Swings and Roundabouts: Chablis 2020/2021


Winemakers in Chablis are inured to whatever Mother Nature throws at them each year. Located at the notional latitudinal limit for “viticulture worth writing about”, winemakers and vines alike know the risks that lie ahead. That limit must have surely crept northwards in recent years, nudged along by global warming. Some Chablis aficionados shake their sticks and argue that the region has forsaken its steeliness and mineral drive, what I sometimes think of as Chablis’ aloof persona. Whereas most Côte de Beaune’s whites seek to appease the imbiber, Chablis snootily says: “Take it, or leave it.” This uncompromising nature appeals to some, and it is undoubtedly off-putting to others. Me? I am not averse to it. Just at the moment when Chablis was coming to terms with the hot summers and resulting style of wines, in sashays a season like 2021, a curveball that confronted winemakers with every conceivable challenge, while simultaneously presenting an opportunity to recreate the Chablis of old and a style presumed extinguished in our new climate. It’s all swings and roundabouts.

The Sirein River.

As usual, upon arriving in Chablis, I was immediately smitten by its tranquil atmosphere and prettiness. The Serein river glides through the town, bluebottles skimming between lilies and motionless fish letting the current flow by. The town center is low-key and rustic with a smattering of cafés, boulangeries and charcuteries selling the famous AAA andouillettes (still no vegan option incidentally) and producers’ tasting rooms hoping to tempt tourists, not that they exactly descend on Chablis by the coachload. As I mentioned in past reports, the town is slowly being spruced up. It remains a wonderful gustatory destination courtesy of the Au Fil du Zinc, Trois Bourgeons and Bistro Maufoux restaurants, all top-notch and boasting wine lists that shame many in Beaune. Apart from the cuisine, it also serves as a neat way to see the real prices of François Raveneau and Vincent Dauvissat’s wines. More on that later. Construction continues on the Cité des Cimats & Vin that will stand opposite the BIVB building. It will be interesting to see whether this will serve as a magnet for more to visit Chablis. Remarkably few Burgundy-lovers make the 90-minute drive from Beaune, and on second thoughts, maybe the selfish side of me would like it to stay that way.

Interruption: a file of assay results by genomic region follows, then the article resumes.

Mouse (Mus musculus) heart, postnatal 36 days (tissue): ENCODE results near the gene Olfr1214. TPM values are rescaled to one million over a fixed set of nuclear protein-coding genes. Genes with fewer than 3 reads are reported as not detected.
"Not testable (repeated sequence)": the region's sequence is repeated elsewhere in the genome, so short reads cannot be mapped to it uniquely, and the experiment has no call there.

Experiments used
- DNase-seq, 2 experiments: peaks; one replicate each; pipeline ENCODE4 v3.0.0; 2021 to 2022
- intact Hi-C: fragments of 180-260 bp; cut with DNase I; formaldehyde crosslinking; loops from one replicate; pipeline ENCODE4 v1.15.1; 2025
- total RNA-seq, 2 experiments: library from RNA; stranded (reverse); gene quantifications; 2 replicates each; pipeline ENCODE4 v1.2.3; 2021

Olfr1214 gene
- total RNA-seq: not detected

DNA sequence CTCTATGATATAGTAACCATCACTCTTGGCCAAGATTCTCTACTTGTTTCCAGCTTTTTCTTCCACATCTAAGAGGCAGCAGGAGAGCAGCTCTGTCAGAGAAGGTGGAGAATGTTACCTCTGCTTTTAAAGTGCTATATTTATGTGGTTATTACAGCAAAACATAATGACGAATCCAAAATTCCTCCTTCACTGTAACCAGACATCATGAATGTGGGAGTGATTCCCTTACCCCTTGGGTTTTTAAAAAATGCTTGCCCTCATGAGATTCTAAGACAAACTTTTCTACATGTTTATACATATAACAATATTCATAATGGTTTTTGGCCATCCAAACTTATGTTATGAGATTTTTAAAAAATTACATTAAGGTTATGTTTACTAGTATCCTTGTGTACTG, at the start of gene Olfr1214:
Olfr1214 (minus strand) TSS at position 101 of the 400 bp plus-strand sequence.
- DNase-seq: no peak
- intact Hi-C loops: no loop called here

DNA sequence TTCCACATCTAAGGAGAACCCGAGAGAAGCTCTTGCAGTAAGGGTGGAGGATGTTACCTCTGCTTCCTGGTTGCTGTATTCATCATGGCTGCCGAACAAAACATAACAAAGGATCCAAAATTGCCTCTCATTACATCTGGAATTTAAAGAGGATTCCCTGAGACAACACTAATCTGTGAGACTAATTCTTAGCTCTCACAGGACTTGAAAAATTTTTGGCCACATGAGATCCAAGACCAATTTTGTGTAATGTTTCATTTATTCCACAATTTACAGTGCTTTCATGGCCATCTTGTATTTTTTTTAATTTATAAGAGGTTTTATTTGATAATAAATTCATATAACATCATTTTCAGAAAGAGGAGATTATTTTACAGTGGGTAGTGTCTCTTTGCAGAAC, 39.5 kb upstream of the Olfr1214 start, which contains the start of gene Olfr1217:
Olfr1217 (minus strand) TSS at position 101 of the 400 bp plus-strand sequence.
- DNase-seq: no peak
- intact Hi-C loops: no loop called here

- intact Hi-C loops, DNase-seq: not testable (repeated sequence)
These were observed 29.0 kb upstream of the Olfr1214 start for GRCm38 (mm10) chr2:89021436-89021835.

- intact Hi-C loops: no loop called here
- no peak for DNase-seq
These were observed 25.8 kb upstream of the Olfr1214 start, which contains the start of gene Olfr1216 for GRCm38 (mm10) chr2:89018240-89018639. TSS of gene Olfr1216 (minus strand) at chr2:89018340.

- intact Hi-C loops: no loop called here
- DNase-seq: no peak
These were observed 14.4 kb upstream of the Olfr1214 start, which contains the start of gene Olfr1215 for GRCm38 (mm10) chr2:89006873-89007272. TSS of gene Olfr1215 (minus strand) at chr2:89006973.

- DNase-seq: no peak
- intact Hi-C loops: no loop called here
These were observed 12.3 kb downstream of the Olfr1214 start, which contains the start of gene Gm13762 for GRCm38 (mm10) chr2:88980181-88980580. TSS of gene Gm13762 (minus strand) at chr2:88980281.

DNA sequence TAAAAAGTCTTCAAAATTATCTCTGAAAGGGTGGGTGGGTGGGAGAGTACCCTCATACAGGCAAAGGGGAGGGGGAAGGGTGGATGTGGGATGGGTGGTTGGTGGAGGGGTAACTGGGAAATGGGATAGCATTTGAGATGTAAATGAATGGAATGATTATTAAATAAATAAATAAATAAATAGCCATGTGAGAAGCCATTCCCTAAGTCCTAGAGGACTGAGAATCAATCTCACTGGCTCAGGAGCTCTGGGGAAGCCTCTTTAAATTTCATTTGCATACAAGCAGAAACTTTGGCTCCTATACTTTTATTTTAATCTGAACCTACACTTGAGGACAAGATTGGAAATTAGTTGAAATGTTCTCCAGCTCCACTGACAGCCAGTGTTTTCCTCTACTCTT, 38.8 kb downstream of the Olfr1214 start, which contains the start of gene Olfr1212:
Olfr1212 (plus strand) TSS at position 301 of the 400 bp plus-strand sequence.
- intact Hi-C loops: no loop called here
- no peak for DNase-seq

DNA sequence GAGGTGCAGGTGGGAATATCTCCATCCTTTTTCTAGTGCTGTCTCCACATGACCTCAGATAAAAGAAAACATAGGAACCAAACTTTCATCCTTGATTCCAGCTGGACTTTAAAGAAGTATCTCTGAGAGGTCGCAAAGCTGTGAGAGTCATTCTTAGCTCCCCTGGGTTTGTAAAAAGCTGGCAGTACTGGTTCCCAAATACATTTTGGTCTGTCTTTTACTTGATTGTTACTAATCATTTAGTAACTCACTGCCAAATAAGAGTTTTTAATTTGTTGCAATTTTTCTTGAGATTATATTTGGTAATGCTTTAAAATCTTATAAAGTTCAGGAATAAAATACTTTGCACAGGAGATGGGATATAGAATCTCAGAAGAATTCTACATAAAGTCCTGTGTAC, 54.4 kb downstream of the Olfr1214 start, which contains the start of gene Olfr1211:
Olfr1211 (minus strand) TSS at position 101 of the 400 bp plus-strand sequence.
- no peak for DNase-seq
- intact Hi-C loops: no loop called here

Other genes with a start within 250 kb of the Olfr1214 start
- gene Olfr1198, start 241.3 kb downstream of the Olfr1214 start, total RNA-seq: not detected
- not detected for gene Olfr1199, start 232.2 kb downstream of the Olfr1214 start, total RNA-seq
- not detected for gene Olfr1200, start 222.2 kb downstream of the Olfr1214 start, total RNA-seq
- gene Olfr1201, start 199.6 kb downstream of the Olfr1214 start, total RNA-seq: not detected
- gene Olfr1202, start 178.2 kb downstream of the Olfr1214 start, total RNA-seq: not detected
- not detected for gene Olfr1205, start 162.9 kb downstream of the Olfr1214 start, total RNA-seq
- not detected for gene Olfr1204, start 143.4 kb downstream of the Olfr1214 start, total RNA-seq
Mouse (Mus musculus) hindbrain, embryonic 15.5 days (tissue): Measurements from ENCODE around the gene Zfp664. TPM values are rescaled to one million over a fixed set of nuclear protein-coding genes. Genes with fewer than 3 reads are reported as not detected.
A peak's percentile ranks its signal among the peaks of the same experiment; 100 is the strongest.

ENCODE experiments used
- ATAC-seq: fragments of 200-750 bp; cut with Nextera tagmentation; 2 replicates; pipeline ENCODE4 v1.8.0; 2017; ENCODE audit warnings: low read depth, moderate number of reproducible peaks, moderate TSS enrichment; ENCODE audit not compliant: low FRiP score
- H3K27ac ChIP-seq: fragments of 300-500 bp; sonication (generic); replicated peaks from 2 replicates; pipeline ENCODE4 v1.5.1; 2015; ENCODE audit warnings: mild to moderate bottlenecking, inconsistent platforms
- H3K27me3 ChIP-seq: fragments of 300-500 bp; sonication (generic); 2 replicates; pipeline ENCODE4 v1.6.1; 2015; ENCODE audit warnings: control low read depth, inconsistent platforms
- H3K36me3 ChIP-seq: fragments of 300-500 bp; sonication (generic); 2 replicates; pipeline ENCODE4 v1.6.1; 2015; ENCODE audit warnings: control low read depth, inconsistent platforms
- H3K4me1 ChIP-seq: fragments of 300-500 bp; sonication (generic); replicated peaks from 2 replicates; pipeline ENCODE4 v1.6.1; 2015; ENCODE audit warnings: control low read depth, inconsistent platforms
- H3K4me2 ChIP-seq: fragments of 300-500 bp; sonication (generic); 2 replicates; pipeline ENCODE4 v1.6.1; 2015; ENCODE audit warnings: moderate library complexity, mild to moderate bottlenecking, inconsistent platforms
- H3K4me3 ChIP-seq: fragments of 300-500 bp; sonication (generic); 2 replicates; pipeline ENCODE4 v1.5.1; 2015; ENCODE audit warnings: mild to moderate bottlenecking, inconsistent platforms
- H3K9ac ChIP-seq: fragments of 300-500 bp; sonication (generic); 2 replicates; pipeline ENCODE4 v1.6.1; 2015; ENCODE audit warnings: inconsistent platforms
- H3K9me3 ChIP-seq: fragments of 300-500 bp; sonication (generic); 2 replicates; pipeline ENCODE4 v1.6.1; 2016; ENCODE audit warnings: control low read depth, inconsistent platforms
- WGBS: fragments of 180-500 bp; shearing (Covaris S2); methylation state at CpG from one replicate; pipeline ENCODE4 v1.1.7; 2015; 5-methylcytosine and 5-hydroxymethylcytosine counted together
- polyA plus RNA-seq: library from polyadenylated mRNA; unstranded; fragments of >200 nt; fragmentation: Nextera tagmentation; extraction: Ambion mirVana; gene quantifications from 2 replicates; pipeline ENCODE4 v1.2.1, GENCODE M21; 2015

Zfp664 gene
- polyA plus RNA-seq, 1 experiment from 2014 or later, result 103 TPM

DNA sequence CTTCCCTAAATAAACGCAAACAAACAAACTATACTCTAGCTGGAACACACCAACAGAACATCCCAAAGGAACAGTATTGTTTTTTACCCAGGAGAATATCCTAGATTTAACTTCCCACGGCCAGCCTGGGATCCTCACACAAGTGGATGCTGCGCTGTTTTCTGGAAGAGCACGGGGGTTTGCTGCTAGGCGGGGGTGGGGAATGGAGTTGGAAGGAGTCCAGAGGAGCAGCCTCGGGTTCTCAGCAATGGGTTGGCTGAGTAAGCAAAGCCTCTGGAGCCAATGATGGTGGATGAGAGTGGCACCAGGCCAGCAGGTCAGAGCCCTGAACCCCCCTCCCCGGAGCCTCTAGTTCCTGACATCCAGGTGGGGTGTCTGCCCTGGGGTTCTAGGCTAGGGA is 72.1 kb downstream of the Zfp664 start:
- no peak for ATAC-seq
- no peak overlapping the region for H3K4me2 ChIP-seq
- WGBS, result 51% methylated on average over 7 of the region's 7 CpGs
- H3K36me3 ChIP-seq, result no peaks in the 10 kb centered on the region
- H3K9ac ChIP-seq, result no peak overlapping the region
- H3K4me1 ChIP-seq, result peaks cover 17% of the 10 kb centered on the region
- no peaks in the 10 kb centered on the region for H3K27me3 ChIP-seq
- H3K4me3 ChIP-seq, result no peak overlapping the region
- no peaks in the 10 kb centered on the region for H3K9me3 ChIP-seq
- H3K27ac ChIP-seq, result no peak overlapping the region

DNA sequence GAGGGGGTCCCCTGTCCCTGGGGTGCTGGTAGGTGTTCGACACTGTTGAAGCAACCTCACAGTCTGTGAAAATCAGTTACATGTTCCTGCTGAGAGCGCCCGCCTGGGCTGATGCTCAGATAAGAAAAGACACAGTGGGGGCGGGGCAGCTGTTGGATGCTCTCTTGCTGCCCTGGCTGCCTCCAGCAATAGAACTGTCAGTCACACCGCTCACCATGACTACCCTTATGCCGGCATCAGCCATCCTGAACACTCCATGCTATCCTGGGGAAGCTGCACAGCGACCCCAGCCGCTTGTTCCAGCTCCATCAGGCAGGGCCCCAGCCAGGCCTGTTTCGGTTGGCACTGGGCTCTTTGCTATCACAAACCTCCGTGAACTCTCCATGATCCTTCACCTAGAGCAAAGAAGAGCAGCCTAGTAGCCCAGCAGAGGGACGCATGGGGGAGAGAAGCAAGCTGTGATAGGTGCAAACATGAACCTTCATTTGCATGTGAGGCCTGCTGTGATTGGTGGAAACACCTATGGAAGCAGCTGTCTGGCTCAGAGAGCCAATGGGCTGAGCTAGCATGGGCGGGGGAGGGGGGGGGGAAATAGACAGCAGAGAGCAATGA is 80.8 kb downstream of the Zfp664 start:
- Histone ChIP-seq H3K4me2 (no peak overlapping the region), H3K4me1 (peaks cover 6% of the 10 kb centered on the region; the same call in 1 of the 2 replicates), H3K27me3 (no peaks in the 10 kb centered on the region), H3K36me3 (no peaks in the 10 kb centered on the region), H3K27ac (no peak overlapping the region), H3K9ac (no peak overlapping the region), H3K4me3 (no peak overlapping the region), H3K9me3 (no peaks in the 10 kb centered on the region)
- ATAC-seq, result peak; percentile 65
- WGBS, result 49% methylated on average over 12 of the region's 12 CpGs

This year’s Chablis report examines the 2020 and 2021 seasons - vintages with little in common. Spending several days in the region at the end of June, I conducted a wide-ranging blind tasting at the offices of the BIVB, samples corralled according to status and climat. The wines that were tasted blind, approximately half in this report, are indicated as such at the end of respective notes. As usual, this was augmented by numerous tastings with producers that included a couple of maiden visits to the likes of Château de Béru and Domaine Pinson.

Athénaïs de Béru and Gaëlle Ribé, pictured outside their splendid historic château on my inaugural visit to Château de Béru.

The Growing Seasons

Allow me to reproduce my summary of the 2020 growing season from last year’s report with just a couple of amendments…

Budding was slightly earlier than average due to the warmer winter, arriving almost two weeks in advance. This “ahead of schedule” growth cycle lasted through flowering and véraison, auguring for early picking. Flowering went well, with just localized outbreaks of oïdium. The average temperatures from June to August were 17.5°C, 20.9°C and 21.5°, so cooler in June and July but slightly warmer in August. Gregory Viennois at Domaine Laroche described it as “three or four waves of heat.” These hot spells helped increase sugar levels from August 13 and brought a decrease in malic acid over the first fortnight of that month, though Viennois observed that the vines did not become too stressed. It had been slightly wetter in May and June, which was vital because July saw just 13mm of rain. Was it going to be another long, dry summer? No; in August Chablis experienced 62mm of precipitation. Both June and August were also less sunny than usual, though July compensated with 333 hours of sunshine, around the same as in 2019. As you would expect, it was another early picking with many setting off into the vineyard at the end of August, Fabien Moreau mentioning that they picked just a day later than in 2003. Volumes were reasonably good with many producers seeing between 45hL/ha and 55hL/ha.